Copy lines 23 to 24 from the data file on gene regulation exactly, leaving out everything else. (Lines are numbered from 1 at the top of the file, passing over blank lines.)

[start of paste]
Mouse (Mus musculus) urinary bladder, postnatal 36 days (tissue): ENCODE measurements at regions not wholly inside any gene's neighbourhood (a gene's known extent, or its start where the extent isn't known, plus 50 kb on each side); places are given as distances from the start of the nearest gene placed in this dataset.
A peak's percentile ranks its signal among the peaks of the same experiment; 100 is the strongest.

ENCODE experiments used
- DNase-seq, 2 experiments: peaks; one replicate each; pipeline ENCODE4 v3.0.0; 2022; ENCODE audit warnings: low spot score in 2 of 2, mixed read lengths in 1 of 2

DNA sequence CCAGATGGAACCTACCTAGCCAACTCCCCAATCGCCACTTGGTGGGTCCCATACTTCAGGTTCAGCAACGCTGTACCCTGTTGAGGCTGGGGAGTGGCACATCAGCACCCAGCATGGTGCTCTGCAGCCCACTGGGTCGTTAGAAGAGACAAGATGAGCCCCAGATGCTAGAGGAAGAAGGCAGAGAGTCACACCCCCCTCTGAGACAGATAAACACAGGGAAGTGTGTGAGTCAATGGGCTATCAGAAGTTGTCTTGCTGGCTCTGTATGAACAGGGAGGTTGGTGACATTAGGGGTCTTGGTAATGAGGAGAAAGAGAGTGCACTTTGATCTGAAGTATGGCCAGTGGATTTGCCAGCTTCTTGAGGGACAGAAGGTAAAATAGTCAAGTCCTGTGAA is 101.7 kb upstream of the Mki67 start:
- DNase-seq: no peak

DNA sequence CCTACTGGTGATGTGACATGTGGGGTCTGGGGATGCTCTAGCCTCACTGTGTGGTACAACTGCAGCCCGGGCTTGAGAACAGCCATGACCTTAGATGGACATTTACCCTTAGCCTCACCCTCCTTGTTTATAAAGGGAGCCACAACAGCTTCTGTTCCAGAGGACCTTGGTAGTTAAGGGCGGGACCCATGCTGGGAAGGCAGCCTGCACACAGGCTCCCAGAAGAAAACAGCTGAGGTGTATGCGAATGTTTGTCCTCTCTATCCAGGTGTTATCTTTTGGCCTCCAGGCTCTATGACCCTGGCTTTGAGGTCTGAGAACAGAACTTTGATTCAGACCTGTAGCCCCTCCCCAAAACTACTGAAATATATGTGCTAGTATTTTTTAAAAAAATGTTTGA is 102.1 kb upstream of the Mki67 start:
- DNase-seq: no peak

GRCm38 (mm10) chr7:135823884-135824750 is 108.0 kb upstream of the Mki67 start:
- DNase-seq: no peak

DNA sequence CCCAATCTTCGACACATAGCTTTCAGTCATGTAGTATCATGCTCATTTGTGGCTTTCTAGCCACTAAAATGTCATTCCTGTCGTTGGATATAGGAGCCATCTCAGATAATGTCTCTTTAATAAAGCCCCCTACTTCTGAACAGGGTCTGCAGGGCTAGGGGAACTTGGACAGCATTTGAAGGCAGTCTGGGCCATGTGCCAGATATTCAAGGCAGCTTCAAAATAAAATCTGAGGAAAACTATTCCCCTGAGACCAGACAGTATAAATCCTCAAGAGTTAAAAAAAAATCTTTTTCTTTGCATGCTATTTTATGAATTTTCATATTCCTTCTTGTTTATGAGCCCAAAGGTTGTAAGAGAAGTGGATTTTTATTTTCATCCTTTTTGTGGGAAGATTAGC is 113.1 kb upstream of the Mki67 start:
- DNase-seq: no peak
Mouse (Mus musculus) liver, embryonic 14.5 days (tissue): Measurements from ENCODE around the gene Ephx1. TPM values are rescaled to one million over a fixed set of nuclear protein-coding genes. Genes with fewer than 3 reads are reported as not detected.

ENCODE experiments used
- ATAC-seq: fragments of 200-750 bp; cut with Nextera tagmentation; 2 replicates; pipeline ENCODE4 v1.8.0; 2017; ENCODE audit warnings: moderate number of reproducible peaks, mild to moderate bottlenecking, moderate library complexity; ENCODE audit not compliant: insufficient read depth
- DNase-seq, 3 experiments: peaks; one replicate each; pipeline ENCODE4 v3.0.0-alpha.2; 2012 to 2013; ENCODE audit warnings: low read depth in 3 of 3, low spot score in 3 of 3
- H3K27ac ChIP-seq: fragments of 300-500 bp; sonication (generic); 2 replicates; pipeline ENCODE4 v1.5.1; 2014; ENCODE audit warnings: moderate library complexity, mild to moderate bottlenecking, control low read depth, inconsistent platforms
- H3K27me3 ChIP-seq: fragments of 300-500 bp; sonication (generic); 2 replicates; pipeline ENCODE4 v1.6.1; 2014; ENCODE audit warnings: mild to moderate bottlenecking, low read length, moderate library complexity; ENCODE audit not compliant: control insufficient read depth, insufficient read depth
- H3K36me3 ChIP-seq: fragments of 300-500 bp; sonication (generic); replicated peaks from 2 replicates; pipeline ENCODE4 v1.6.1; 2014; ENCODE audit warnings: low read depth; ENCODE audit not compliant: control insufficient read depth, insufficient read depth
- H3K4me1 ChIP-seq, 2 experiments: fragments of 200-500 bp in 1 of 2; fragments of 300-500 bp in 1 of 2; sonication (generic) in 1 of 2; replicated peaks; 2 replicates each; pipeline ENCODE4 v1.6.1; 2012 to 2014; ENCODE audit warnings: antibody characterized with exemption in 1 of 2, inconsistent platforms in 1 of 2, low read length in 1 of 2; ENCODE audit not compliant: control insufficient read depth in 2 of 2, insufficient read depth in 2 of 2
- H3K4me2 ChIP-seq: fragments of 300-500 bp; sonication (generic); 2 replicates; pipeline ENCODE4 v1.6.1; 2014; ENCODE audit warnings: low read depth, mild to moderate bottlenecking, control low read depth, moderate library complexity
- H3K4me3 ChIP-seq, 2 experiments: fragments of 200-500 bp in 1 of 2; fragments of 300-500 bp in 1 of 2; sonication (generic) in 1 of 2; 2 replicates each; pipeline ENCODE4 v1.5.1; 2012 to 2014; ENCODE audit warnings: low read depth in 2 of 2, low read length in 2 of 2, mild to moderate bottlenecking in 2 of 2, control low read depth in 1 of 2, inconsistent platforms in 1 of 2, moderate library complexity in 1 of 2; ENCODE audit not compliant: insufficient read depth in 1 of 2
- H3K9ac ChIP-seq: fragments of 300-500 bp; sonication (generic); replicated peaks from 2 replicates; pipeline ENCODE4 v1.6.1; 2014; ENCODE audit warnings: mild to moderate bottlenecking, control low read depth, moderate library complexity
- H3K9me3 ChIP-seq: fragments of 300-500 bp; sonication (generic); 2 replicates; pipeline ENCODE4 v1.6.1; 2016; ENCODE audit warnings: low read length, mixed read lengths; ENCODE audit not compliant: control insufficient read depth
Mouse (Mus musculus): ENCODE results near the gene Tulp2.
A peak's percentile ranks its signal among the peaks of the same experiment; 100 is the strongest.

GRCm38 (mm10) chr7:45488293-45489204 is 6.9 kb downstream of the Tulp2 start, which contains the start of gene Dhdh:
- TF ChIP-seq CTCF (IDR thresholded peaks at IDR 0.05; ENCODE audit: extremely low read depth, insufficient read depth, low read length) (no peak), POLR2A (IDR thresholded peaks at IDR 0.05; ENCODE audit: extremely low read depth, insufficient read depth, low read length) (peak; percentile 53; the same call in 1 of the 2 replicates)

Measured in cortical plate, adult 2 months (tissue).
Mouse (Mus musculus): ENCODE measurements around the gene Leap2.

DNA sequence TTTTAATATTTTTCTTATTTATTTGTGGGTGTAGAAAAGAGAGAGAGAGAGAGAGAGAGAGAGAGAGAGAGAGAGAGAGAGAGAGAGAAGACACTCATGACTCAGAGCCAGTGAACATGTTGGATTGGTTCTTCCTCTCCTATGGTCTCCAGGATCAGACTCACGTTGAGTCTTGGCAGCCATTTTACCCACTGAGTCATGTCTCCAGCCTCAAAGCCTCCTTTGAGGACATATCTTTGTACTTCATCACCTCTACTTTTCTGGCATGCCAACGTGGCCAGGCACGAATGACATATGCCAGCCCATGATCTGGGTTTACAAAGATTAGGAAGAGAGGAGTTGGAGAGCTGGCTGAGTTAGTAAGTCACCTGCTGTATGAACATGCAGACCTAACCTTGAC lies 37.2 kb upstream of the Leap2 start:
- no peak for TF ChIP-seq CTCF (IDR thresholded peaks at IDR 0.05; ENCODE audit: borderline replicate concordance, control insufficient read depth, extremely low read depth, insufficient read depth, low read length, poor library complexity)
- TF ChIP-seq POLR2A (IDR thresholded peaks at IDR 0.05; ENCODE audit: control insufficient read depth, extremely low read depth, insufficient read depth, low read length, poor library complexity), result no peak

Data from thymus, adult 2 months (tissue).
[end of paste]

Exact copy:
- H3K9ac ChIP-seq: fragments of 300-500 bp; sonication (generic); replicated peaks from 2 replicates; pipeline ENCODE4 v1.6.1; 2014; ENCODE audit warnings: mild to moderate bottlenecking, control low read depth, moderate library complexity
- H3K9me3 ChIP-seq: fragments of 300-500 bp; sonication (generic); 2 replicates; pipeline ENCODE4 v1.6.1; 2016; ENCODE audit warnings: low read length, mixed read lengths; ENCODE audit not compliant: control insufficient read depth